4. Analgesic effects of JCM-16021 on neonatal maternal separation-induced visceral pain in rats

    Joseph; JY; Sung

    2010-01-01

    AIM:To investigate the pharmacological effect of JCM-16021,a Chinese herbal formula,and its underlying mechanisms.METHODS:JCM-16021 is composed of seven herbal plant materials.All raw materials of the formula were examined according to the quality control criteria listed in the Chinese Pharmacopeia(2005).In a neonatal maternal separation(NMS)model,male SpragueDawley rats were submitted to daily maternal separation from postnatal day 2 to day 14,or no specific handling(NH).Starting from postnatal day 60,rats...

  5. Effects of microwave radiation on peripheral lymphocyte subpopulations in rats

    Jin-ling YIN

    2011-10-01

    Full Text Available Objective To investigate the effects and mechanisms of microwave radiation on peripheral lymphocyte subpopulations in Wistar rats.Methods A total of 100 Wistar rats(180-220g were exposed to microwave with different average power densities of 5,10,30 and 60 mW/cm2,and sham exposure of 0mW/cm2 was performed in a control group at the same time.At day 1,7,14 and 28 after microwave irradiation,the changes in peripheral CD3+,CD4+,CD8+ T cells,ratio of CD4+/CD8+ and CD45RA+ B lymphocyte in rats were analyzed by flow cytometry(FCM.Results The CD3+ T cells decreased significantly in 10-30mW/cm2 groups at day 7 and in 5-30 mW/cm2 groups at day 14 after radiation as compared with control group(P < 0.05,and CD4+ T cells decreased significantly in 10mW/cm2 group at day 14 after radiation as compared with control group(P < 0.01.From day 1 to day 14 after radiation,CD8+ T cells showed a reduction in number in all irradiated groups when compared with the control,but statistical significance was only found in the 30mW/cm2 group(P < 0.05.The CD4+/CD8+ ratio increased in 5mW/cm2 group on day 1,while decreased significantly in 5-30mW/cm2 groups on day 14 after radiation as compared with control group(P < 0.05.After microwave exposure,however,CD45RA+ B cells in 30mW/cm2 group at day 1 and in 30-60mW/cm2 groups at day 14 after radiation increased significantly in a dose-dependent manner.Conclusion A definite dosage of microwave radiation,ranging from 5-60mW/cm2,may induce changes in subpopulations of peripheral lymphocytes and cause acute immune function impairment in rats.

  6. Comparison of Postoperative Analgesic Effects of Thoracic Epidural Morphine and Fentanyl

    Gönül Sağıroğlu

    2011-11-01

    Full Text Available Objective: In our study, we aimed to compare epidural morphine and fentanyl analgesia and the side effects in post-thoracotomy pain management. Material and Methods: Forty patients, planned for elective thoracotomy were included. Bupivacain- morphine was administered through an epidural catheter to the patients in Group-M while bupivacain-fentanyl was given in Group-F. Pain assessment was carried out with the Visual Analogue Scale (VAS and VAS-I and VAS-II were assessed in 0, 4, 16 and 24th hour in the postoperative unit. Adverse effects were recorded after the 24th hour. Statistical analyses were performed by using Two-sample independent-t test, Mann Whitney-U test, Wilcoxon-signed ranks test and Pearson chi-squared tests. Results: Although, the VAS-I and VAS-II scores were lower in Group-M than Group-F, the difference was not significant statistically (p>0.05. When other hours were compared with initial states, beginning from the 4th hour, in both groups there was a statistically significant drop in VAS-I and VAS-II scores at all times (p<0.001. Comparing the complications between the groups, in Group-M nausea-vomiting (p<0.015 and bradycardia (p<0.012 were found significantly more frequently than in Group-F. Conclusion: We concluded that, in pain management after thoracic surgery, either morphine or fentanyl may be chosen in thoracal epidural analgesia but, especially in the early postoperative hours, close follow-up is necessary due to the risk of bradycardia development.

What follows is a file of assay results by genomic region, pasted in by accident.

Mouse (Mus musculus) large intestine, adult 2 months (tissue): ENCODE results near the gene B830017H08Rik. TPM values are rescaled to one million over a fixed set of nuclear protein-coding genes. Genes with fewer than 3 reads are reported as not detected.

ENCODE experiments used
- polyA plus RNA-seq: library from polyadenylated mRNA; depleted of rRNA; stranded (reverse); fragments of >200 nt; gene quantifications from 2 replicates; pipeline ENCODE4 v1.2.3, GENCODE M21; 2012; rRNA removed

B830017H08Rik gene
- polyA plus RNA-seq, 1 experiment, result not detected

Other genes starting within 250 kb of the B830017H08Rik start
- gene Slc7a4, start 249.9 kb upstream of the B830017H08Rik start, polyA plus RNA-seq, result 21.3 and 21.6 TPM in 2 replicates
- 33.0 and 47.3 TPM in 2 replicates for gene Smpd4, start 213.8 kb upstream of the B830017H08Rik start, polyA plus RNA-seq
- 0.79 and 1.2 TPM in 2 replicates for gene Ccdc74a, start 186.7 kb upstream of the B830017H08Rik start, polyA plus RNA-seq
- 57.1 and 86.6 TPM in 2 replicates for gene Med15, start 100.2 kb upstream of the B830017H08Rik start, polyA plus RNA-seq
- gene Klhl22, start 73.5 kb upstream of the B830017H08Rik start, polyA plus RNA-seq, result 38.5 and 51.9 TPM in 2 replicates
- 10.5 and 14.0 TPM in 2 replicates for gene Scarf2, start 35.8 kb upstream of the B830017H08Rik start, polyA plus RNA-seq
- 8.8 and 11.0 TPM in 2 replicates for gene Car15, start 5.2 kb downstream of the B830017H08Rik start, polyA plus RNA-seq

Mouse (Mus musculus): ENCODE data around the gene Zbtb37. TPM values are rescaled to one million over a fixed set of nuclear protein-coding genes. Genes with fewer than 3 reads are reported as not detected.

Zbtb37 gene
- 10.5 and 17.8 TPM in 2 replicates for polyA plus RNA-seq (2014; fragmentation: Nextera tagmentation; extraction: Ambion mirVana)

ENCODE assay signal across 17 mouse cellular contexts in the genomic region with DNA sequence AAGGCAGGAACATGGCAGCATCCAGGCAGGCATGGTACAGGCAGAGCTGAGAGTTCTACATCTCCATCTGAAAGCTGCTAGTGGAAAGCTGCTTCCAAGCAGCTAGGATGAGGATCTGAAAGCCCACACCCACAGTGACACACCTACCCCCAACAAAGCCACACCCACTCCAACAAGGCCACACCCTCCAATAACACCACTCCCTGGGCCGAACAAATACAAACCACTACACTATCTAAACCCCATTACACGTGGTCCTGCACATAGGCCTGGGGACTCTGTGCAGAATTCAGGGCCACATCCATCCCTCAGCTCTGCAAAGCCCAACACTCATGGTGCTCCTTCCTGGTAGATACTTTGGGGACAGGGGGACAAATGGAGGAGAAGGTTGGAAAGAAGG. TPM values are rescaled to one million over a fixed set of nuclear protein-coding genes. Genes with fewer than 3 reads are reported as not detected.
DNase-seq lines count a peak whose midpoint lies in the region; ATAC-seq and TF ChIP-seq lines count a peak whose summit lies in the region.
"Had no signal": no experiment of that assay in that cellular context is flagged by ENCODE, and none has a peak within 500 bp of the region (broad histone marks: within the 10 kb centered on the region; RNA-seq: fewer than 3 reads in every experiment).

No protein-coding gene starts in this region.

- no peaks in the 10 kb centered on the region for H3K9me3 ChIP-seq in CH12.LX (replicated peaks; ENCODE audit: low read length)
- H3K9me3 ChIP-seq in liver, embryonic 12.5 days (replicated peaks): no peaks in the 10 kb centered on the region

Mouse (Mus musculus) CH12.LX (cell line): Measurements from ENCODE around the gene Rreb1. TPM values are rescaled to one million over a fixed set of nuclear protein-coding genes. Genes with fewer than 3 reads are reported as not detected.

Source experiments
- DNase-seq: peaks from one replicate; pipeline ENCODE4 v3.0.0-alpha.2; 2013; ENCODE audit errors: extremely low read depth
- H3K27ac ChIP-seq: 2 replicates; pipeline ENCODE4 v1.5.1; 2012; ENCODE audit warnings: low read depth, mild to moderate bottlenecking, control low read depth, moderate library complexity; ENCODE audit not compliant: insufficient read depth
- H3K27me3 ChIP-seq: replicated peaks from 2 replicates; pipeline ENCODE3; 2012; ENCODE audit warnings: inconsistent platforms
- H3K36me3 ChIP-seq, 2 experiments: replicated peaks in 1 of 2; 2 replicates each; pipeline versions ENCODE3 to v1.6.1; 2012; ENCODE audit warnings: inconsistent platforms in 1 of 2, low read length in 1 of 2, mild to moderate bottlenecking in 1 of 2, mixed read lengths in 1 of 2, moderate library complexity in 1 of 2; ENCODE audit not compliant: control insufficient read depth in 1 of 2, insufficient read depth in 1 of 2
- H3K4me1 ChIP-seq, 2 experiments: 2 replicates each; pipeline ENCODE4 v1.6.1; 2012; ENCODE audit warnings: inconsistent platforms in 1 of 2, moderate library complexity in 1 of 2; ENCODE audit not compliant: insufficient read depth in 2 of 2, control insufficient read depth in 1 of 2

7. Evaluation of the analgesic effect of salmon calcitonin in metastatic bone pain

    Mishra Seema

    2003-01-01

    Full Text Available Aim: To evaluate the efficacy of calcitonin in controlling metastatic bone pain. Materials and methods: Patients with bone metastases, with a numerical pain score greater than 4 wererandomized to receive calcitonin 200 IU subcutaneously 6 hourly for 48 hours (n= 10 or normal saline placebo (n = 10 . The parameters measured were the 11-point numerical pain score, ECOG functional capacity score, morphine consumption in 24 hours, duration of pain in 24 hours and subjective assessment of efficacy of treatment by a blinded investigator. Results: There was a statistically significant decrease in pain score at 48 hours (2 vs 6 and 7 days (3 vs 6 in the calcitonin arm as compared to the control arm. The reduction in duration of pain (3 vs 13 and improvement in ECOG (1.5 vs 2.5 score were also statistically significant. Adverse effects were nausea in 5 patients and vomiting in 3 patients on the day of calcitonin administration. This was controlled with antiemetics. There was no significant change in serum calcium level in either group.

  8. Evaluation of the analgesic effect of subcutaneous methadone after cesarean section

    Mitra Jabalameli

    2014-01-01